Training and Waves

I have a request for a post about my training; I’ve wanted to write one for a while so I’ll give it a go. I’m going to try and make this post as accessible as possible for those who don’t paddle. If I fail let me know and I’ll clean it up. This is full of long digressions but I don’t know any other way to write this and explain some of the jargon at the same time. I hope there is at least some flow.

Since we arrived last Wednesday and up until yesterday the focus has been recovery and getting back that good feeling of being connected with the boat. The travel combined with the opening really took it out of me. A traditional training load pre-competition is three on one off. Meaning three paddles in a row (ex. Monday am paddle, Monday pm paddle, Tuesday am paddle, and Tuesday pm off). Mike and I have been playing with that schedule because of fatigue. One thing I’ve learnt over the course of the past year is to know my body. I ended up taking all of Sunday off because I was tired from training and, as I said above, the travel and opening. I can’t forget to mention the intense heat. It’s been incredibly hot and humid. Far worse than the air quality is the heat. Luckily, the humidity has turned to rain and things are cooling down a little.

On Saturday am, the day after the opening, and four hours sleep, I had a broken 1000m to do. A broken 1000m is a training piece that is supposed to simulate a race as much as possible. They’re called broken because it’s a 1000m that is broken up somehow. In this case 500m at race pace, 200m off and 300m at race pace again. I wasn’t happy with it. The first 500m was a couple of seconds off and I didn’t feel great. Of course, I was stuck behind three Hungarian K-1 paddlers for about 450m of that 500m, and there were rowers going by as well as other paddlers. Needless to say it was washy (wash is the wave the boats produce as they go through the water, our sport being “flat water” doesn’t like waves. They make it hard to paddle well due to balance issues. We are used to it, especially at international competitions where you have anywhere between 30 and 70 nations training at the same time. It’s still a pain though). As I was saying, I felt bad, and the time was slow. I really use this type of training as a gauge of how fast I’m going, thats why i was a bit more upset then i usually am after a not great workout. I was only going to go once on Saturday and once on Sunday, but I decided that I would do two on Saturday because I didn’t feel great that morning, and I wanted Sunday off to really recover.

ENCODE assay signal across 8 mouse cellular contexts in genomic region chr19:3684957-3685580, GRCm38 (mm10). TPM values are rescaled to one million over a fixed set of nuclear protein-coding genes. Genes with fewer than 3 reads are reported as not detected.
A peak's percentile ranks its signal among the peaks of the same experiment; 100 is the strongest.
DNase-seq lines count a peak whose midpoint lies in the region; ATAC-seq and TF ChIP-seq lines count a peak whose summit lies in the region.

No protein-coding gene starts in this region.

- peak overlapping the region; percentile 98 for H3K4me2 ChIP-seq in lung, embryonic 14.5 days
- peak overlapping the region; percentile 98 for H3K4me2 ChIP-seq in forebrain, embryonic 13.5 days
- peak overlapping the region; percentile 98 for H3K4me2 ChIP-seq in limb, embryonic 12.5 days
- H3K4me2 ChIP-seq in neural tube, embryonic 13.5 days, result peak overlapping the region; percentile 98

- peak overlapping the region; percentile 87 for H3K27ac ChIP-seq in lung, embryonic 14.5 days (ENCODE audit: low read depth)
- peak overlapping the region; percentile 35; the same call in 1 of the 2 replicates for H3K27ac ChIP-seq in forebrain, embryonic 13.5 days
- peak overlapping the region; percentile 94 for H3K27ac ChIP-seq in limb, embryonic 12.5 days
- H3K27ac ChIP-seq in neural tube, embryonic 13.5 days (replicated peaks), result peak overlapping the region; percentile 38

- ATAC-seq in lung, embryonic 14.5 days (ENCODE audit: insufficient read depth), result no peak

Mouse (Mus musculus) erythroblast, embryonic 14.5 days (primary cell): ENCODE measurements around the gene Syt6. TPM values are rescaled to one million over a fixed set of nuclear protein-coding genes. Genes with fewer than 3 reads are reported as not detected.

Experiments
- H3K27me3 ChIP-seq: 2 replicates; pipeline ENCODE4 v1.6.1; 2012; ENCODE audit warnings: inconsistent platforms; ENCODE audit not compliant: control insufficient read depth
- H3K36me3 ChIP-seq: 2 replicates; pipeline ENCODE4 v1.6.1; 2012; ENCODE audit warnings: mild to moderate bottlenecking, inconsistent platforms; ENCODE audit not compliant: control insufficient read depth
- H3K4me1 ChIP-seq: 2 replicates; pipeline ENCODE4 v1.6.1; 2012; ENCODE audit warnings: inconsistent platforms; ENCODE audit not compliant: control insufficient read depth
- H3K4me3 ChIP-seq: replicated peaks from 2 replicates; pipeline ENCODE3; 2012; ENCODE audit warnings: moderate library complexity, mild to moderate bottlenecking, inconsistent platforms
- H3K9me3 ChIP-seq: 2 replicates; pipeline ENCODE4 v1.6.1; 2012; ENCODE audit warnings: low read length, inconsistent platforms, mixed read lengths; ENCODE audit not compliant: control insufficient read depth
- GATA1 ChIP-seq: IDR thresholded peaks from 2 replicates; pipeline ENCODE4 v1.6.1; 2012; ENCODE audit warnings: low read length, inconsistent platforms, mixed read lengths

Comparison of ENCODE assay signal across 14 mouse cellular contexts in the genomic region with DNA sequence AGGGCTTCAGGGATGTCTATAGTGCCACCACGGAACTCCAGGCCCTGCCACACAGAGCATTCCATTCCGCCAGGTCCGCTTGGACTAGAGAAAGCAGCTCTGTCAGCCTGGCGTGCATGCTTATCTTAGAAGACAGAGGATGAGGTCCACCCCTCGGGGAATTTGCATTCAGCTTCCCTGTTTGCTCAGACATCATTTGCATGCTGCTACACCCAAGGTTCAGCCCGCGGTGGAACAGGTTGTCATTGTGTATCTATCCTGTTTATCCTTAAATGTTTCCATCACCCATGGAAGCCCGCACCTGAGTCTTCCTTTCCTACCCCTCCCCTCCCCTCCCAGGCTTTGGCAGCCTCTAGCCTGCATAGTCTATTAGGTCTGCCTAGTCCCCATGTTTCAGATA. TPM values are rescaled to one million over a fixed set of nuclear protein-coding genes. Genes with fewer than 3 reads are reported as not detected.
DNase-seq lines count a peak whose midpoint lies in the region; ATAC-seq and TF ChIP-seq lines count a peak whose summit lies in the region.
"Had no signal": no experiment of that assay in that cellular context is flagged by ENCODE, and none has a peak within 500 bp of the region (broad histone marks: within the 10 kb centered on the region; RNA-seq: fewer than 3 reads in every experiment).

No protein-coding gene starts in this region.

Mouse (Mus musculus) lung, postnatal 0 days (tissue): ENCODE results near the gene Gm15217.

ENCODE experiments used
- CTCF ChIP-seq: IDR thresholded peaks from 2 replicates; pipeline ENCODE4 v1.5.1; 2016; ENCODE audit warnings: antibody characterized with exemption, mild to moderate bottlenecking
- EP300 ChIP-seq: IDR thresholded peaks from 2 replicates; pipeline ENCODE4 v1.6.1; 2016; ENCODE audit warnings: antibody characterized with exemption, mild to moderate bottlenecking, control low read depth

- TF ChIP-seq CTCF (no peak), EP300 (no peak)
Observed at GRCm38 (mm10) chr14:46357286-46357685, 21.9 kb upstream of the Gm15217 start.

On Saturday afternoon, the rowing races started and that means the warm up lake was busy. The rowers were out getting warmed up, and the paddlers who wanted to train were all stuck on one side of the lake to stay out of the rowers’ way. It happened that pretty much every paddler who is here now decided they wanted to paddle that afternoon as well. So, it wasn’t great and I was exhausted. Miraculously though I felt really good! I was tired but a little angry at myself for being off in the morning. I managed to feel good during the parts of the workout that were at close to race pace. For those of you who are curious the work was 8×3’/2’ alternating 3’ pieces, one with a dead 10’’ start, and one with the first and last 30’’ at race pace. I only completed seven of these three minute pieces because the intense heat combined with fatigue took their toll.

Yesterday (Sunday), I didn’t leave the hotel. I was extremely lazy. I ate, read and watched the other events on TV. I feel good now and this morning I’ll be starting up the three on one off schedule again. The really nice thing about training alone with big Mike as my coach is that we are really flexible with what we do. He writes out a program on the weekend, and throughout the week it’s adjusted and reshaped to account for things like fatigue. I do all my training alone right now, at home I was lucky enough to have a quick partner to push me and keep me from being lazy. Here though, lazy isn’t an issue. In my mind it’s all mental at this point and the most important thing is feeling good.

I hope there was something in this post for the non-paddler. Please feel free to ask any questions. I’m more than happy to answer anything. Really, it’s quite boring here waiting to race so don’t hesitate.

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